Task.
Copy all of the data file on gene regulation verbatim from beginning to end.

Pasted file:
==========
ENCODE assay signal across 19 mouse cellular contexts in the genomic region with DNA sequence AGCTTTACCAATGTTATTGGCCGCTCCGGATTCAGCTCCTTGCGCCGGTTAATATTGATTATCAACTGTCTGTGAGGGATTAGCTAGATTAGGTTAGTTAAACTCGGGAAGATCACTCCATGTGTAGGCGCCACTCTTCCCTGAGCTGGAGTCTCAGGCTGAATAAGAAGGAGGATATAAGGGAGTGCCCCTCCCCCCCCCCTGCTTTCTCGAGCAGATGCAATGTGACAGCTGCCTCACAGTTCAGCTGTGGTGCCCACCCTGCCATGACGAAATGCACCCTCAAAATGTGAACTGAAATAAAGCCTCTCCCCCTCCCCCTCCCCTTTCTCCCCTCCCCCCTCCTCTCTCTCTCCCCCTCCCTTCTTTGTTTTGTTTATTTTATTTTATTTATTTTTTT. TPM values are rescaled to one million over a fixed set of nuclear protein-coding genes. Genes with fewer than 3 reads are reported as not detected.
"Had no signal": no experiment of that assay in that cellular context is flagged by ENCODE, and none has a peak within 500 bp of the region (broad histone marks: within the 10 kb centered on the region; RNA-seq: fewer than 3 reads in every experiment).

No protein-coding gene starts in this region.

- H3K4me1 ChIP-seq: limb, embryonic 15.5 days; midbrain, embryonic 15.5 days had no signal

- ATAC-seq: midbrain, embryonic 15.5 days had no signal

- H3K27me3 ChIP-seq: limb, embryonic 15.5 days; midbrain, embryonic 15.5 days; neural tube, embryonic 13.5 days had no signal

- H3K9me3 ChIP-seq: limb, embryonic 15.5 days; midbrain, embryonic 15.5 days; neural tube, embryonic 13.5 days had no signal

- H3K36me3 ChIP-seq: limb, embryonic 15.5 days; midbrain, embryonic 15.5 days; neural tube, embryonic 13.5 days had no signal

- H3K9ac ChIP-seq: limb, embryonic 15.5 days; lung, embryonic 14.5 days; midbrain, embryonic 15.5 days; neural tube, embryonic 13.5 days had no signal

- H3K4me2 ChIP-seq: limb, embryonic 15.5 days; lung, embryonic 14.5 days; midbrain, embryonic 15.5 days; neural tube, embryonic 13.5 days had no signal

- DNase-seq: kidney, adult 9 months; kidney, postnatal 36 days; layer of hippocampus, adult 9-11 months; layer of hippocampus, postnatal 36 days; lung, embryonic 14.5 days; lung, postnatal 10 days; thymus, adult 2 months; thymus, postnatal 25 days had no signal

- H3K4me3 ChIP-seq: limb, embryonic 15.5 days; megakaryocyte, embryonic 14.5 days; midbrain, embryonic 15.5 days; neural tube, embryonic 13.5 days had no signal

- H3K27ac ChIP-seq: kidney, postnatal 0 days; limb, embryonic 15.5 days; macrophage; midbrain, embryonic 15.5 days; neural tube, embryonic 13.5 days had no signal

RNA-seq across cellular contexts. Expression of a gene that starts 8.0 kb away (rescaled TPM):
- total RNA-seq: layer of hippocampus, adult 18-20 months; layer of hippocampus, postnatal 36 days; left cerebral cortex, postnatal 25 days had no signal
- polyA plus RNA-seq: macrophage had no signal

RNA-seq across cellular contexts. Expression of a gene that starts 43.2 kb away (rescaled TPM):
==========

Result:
ENCODE assay signal across 19 mouse cellular contexts in the genomic region with DNA sequence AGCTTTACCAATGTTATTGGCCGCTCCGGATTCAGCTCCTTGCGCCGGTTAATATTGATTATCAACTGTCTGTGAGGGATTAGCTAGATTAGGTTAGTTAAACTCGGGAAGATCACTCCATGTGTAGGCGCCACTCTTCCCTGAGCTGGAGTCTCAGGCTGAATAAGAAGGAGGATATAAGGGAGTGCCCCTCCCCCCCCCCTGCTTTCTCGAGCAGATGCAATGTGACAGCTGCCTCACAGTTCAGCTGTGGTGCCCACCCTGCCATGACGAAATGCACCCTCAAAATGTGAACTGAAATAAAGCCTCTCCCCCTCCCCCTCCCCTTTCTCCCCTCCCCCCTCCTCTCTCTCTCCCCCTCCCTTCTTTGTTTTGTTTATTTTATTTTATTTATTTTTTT. TPM values are rescaled to one million over a fixed set of nuclear protein-coding genes. Genes with fewer than 3 reads are reported as not detected.
"Had no signal": no experiment of that assay in that cellular context is flagged by ENCODE, and none has a peak within 500 bp of the region (broad histone marks: within the 10 kb centered on the region; RNA-seq: fewer than 3 reads in every experiment).

No protein-coding gene starts in this region.

- H3K4me1 ChIP-seq: limb, embryonic 15.5 days; midbrain, embryonic 15.5 days had no signal

- ATAC-seq: midbrain, embryonic 15.5 days had no signal

- H3K27me3 ChIP-seq: limb, embryonic 15.5 days; midbrain, embryonic 15.5 days; neural tube, embryonic 13.5 days had no signal

- H3K9me3 ChIP-seq: limb, embryonic 15.5 days; midbrain, embryonic 15.5 days; neural tube, embryonic 13.5 days had no signal

- H3K36me3 ChIP-seq: limb, embryonic 15.5 days; midbrain, embryonic 15.5 days; neural tube, embryonic 13.5 days had no signal

- H3K9ac ChIP-seq: limb, embryonic 15.5 days; lung, embryonic 14.5 days; midbrain, embryonic 15.5 days; neural tube, embryonic 13.5 days had no signal

- H3K4me2 ChIP-seq: limb, embryonic 15.5 days; lung, embryonic 14.5 days; midbrain, embryonic 15.5 days; neural tube, embryonic 13.5 days had no signal

- DNase-seq: kidney, adult 9 months; kidney, postnatal 36 days; layer of hippocampus, adult 9-11 months; layer of hippocampus, postnatal 36 days; lung, embryonic 14.5 days; lung, postnatal 10 days; thymus, adult 2 months; thymus, postnatal 25 days had no signal

- H3K4me3 ChIP-seq: limb, embryonic 15.5 days; megakaryocyte, embryonic 14.5 days; midbrain, embryonic 15.5 days; neural tube, embryonic 13.5 days had no signal

- H3K27ac ChIP-seq: kidney, postnatal 0 days; limb, embryonic 15.5 days; macrophage; midbrain, embryonic 15.5 days; neural tube, embryonic 13.5 days had no signal

RNA-seq across cellular contexts. Expression of a gene that starts 8.0 kb away (rescaled TPM):
- total RNA-seq: layer of hippocampus, adult 18-20 months; layer of hippocampus, postnatal 36 days; left cerebral cortex, postnatal 25 days had no signal
- polyA plus RNA-seq: macrophage had no signal

RNA-seq across cellular contexts. Expression of a gene that starts 43.2 kb away (rescaled TPM):